Which programming languages and operating systems are mostly used for interplanetary satellites (such as a mission to the moon)?

To my knowledge, I know some LEO CubeSats use C programming language with the FREERTOS system. Is it the same for interplanetary mission or something else is used to handle more complex tasks?

  • 2
    $\begingroup$ Ada and C/C++ are the most common programming languages, I believe. Operating systems are more varied, with some probes not using an OS at all (embedded systems). VxWorks has been used in a number of NASA applications. The ESA's Rosetta used Virtuoso RTOS. That makes the operating system portion of this question kind of hard to pin down. Maybe you could explain a little more why you want to know so we can narrow the field down a bit. $\endgroup$ – called2voyage Jan 8 '20 at 20:21

Filo has covered operating systems, so I won't repeat that here (except to reference this answer about New Horizons' OS, which is Nucleus RTOS rather than VxWorks, by way of a change).

As for programming languages, there's inevitably a lot of C and C++, though there's a chance that a somewhat restricted subset of the languages is used to improve safety, ease of reasoning about programs, realtime response limits and memory usage and all the rest so they won't quite be the usual C and C++.

For some examples of stuff that isn't C, how about:

  • HAL/S, originally designed for the Space Shuttle (aparently 85% of shuttle software was written in it). It has been used for other things, such as Galileo, which was put together back when the shuttle was still a thing.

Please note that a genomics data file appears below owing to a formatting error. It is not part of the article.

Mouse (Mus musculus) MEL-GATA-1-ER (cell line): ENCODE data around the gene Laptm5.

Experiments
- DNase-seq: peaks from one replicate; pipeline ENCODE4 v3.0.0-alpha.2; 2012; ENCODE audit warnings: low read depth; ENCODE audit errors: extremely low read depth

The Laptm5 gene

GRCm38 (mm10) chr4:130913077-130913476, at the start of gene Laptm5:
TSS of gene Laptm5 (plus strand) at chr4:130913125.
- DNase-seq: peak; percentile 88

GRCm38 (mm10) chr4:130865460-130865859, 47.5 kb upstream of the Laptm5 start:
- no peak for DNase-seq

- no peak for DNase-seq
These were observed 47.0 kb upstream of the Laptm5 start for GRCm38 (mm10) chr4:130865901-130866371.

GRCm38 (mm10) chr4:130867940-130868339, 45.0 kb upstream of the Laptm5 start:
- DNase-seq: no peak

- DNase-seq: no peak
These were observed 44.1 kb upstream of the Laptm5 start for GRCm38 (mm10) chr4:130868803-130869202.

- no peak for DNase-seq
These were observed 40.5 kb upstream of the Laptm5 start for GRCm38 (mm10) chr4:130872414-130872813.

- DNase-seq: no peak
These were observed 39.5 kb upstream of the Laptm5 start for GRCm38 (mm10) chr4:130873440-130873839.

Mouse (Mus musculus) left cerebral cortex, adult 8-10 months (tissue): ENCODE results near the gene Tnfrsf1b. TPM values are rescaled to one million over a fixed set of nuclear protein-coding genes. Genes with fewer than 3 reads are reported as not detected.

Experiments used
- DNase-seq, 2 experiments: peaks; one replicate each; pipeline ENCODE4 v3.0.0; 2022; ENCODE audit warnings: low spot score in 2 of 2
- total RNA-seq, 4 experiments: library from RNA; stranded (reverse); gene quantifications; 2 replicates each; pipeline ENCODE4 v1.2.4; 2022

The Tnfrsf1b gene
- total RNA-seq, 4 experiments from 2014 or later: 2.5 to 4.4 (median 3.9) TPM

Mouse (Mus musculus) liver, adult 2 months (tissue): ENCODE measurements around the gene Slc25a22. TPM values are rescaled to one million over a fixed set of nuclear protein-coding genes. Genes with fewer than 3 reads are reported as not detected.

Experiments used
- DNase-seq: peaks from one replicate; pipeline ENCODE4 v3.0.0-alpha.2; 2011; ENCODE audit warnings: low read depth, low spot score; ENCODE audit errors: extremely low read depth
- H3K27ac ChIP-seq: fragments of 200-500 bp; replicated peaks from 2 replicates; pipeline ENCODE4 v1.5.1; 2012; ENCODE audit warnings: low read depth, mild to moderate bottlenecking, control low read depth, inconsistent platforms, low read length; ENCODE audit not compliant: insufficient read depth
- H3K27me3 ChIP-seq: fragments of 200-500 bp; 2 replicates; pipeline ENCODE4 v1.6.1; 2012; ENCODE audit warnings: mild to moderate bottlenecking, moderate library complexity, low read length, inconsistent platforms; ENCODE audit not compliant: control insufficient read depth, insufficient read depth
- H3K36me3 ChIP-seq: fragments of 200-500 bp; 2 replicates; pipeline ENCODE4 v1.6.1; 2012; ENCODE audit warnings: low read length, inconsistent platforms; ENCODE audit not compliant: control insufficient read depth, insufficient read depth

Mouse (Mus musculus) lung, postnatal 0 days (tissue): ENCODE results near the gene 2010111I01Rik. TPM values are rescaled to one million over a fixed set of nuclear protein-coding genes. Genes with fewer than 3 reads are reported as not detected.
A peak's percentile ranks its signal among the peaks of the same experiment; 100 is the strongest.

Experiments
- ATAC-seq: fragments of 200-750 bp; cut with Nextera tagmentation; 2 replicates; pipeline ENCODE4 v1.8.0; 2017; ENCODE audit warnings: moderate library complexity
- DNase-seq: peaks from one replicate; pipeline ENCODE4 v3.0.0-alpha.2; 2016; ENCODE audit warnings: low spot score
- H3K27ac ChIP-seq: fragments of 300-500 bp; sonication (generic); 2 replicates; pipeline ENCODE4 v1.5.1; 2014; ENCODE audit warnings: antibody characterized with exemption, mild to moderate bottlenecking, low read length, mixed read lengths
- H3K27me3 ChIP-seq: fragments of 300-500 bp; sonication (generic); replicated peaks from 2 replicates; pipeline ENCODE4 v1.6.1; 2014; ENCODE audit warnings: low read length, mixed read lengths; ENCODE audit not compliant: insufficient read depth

• Assembly language is common, especially for older projects where there would have been much poorer support for high level languages. The Apollo 11 AGC source code is open source if you wanted to see what it looked like.
  • FORTRAN seems to be everywhere. Voyager used FORTRAN 5 (presumably not released in 1905, but sometimes I do wonder... certainly it predated lower case letters) and later Fortran 77, also some C and some assembly language.
  • Ada has appeared in many projects, including Huygens, Mars Express and Rosetta.
  • Forth is also used (in NEAR, Galileo, Cassini, Rosetta and others), though more for smaller subcomponents and sensors rather than bigger and fancier control systems, I think. It is a quite different language to all the others listed here.
  • There's stuff that transpiles to C, such as Simulink. This was apparently used for the guidance and control stuff in New Horizons, though the vast majority of the rest of the software on the probe was written directly in C.

I don't doubt there are many others, but this seems to take care of the vast majority of things.

  • $\begingroup$ 1905? That's an old probe! :) $\endgroup$ – Organic Marble Jan 9 '20 at 14:20
  • $\begingroup$ en.wikipedia.org/wiki/Fortran#Fortran_5 $\endgroup$ – called2voyage Jan 9 '20 at 16:05
  • 1
    $\begingroup$ @called2voyage not to be confused with fortran V, of course. $\endgroup$ – Starfish Prime Jan 9 '20 at 16:06
  • $\begingroup$ @StarfishPrime Exactly, simple stuff. :P $\endgroup$ – called2voyage Jan 9 '20 at 16:07
  • 1
    $\begingroup$ @JörgWMittag it is possible, but unlikely... the memory allocation magic, for example, doesn't necessarily play well with the sort of predictability people like for safety or real-time critical software. You can work around it, but it is a massive faff. $\endgroup$ – Starfish Prime Jan 10 '20 at 13:44

Example 1 : RTEMS, source https://devel.rtems.org/wiki/TBR/Website/Wheres_RTEMS

Example 2: VxWorks, source: https://en.wikipedia.org/wiki/VxWorks#Aerospace_and_defense


Your Answer

By clicking “Post Your Answer”, you agree to our terms of service, privacy policy and cookie policy

Not the answer you're looking for? Browse other questions tagged or ask your own question.